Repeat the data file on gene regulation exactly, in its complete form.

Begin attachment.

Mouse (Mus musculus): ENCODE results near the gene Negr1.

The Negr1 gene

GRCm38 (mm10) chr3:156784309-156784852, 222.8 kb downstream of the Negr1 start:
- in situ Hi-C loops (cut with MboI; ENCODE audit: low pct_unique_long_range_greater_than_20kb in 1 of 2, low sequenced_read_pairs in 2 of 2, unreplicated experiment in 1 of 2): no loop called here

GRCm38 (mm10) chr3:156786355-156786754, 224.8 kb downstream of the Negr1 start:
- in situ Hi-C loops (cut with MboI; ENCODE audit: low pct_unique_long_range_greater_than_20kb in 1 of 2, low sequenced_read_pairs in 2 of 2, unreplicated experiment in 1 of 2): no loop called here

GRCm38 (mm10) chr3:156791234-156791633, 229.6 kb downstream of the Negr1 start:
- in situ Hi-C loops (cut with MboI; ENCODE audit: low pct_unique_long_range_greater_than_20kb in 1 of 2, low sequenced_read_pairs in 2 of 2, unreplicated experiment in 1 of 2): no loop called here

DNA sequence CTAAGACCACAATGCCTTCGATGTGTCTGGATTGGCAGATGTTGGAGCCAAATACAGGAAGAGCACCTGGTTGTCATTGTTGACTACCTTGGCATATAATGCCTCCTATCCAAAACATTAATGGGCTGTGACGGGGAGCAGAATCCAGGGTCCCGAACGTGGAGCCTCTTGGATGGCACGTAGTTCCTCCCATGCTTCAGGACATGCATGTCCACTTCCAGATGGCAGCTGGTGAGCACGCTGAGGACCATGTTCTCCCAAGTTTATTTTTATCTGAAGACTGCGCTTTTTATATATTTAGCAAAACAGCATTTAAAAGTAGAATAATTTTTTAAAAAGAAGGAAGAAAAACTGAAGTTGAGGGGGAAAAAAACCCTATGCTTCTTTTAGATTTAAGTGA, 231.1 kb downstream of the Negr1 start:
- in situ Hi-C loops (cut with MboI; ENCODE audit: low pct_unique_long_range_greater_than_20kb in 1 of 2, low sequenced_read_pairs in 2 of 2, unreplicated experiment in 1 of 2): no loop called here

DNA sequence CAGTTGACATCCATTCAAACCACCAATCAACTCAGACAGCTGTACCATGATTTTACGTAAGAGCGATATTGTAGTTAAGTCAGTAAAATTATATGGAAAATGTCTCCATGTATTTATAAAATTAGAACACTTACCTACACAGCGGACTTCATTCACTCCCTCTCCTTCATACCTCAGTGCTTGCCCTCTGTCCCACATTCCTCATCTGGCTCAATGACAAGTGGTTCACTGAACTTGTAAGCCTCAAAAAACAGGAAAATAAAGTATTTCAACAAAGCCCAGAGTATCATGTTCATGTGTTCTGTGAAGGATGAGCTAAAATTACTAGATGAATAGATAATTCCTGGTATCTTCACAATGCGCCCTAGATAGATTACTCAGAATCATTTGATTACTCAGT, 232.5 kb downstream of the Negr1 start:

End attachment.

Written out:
Mouse (Mus musculus): ENCODE results near the gene Negr1.

The Negr1 gene

GRCm38 (mm10) chr3:156784309-156784852, 222.8 kb downstream of the Negr1 start:
- in situ Hi-C loops (cut with MboI; ENCODE audit: low pct_unique_long_range_greater_than_20kb in 1 of 2, low sequenced_read_pairs in 2 of 2, unreplicated experiment in 1 of 2): no loop called here

GRCm38 (mm10) chr3:156786355-156786754, 224.8 kb downstream of the Negr1 start:
- in situ Hi-C loops (cut with MboI; ENCODE audit: low pct_unique_long_range_greater_than_20kb in 1 of 2, low sequenced_read_pairs in 2 of 2, unreplicated experiment in 1 of 2): no loop called here

GRCm38 (mm10) chr3:156791234-156791633, 229.6 kb downstream of the Negr1 start:
- in situ Hi-C loops (cut with MboI; ENCODE audit: low pct_unique_long_range_greater_than_20kb in 1 of 2, low sequenced_read_pairs in 2 of 2, unreplicated experiment in 1 of 2): no loop called here

DNA sequence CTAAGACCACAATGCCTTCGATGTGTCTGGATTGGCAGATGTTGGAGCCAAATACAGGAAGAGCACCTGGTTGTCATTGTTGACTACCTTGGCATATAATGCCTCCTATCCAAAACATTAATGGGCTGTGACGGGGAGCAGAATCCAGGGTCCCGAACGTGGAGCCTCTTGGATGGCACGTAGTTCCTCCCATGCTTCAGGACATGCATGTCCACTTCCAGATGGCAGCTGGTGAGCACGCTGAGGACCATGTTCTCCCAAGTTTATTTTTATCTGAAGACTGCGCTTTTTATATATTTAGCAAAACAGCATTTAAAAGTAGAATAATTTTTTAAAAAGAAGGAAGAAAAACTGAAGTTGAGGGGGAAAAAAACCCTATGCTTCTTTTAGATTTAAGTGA, 231.1 kb downstream of the Negr1 start:
- in situ Hi-C loops (cut with MboI; ENCODE audit: low pct_unique_long_range_greater_than_20kb in 1 of 2, low sequenced_read_pairs in 2 of 2, unreplicated experiment in 1 of 2): no loop called here

DNA sequence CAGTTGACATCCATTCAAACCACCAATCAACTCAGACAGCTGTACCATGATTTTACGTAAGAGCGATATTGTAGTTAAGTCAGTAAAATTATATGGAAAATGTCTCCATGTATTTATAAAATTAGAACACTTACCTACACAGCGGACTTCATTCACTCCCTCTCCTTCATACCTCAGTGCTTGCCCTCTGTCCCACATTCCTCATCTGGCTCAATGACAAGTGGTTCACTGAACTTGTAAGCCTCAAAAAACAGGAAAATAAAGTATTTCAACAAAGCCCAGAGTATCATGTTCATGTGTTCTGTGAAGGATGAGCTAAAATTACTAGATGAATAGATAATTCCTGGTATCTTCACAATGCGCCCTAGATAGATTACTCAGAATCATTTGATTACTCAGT, 232.5 kb downstream of the Negr1 start: